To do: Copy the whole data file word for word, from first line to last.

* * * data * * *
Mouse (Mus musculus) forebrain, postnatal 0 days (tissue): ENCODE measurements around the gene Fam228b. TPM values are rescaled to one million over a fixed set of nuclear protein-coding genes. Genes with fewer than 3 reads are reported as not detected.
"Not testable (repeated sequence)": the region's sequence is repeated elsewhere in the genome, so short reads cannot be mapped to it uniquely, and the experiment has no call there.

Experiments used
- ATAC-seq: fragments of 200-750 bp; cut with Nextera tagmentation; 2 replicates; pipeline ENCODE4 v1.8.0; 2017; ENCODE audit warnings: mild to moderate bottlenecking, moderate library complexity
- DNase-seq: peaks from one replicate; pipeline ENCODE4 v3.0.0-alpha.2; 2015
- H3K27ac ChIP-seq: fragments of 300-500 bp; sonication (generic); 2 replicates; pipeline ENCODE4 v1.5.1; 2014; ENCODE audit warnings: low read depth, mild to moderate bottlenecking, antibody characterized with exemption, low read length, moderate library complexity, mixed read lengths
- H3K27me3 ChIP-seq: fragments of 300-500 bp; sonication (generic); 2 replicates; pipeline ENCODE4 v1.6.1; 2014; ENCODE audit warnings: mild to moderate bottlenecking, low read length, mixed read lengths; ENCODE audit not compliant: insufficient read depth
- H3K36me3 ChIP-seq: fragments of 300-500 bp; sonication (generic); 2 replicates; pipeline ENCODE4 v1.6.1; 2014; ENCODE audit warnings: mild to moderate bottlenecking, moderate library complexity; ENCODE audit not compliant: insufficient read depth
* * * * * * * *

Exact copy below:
Mouse (Mus musculus) forebrain, postnatal 0 days (tissue): ENCODE measurements around the gene Fam228b. TPM values are rescaled to one million over a fixed set of nuclear protein-coding genes. Genes with fewer than 3 reads are reported as not detected.
"Not testable (repeated sequence)": the region's sequence is repeated elsewhere in the genome, so short reads cannot be mapped to it uniquely, and the experiment has no call there.

Experiments used
- ATAC-seq: fragments of 200-750 bp; cut with Nextera tagmentation; 2 replicates; pipeline ENCODE4 v1.8.0; 2017; ENCODE audit warnings: mild to moderate bottlenecking, moderate library complexity
- DNase-seq: peaks from one replicate; pipeline ENCODE4 v3.0.0-alpha.2; 2015
- H3K27ac ChIP-seq: fragments of 300-500 bp; sonication (generic); 2 replicates; pipeline ENCODE4 v1.5.1; 2014; ENCODE audit warnings: low read depth, mild to moderate bottlenecking, antibody characterized with exemption, low read length, moderate library complexity, mixed read lengths
- H3K27me3 ChIP-seq: fragments of 300-500 bp; sonication (generic); 2 replicates; pipeline ENCODE4 v1.6.1; 2014; ENCODE audit warnings: mild to moderate bottlenecking, low read length, mixed read lengths; ENCODE audit not compliant: insufficient read depth
- H3K36me3 ChIP-seq: fragments of 300-500 bp; sonication (generic); 2 replicates; pipeline ENCODE4 v1.6.1; 2014; ENCODE audit warnings: mild to moderate bottlenecking, moderate library complexity; ENCODE audit not compliant: insufficient read depth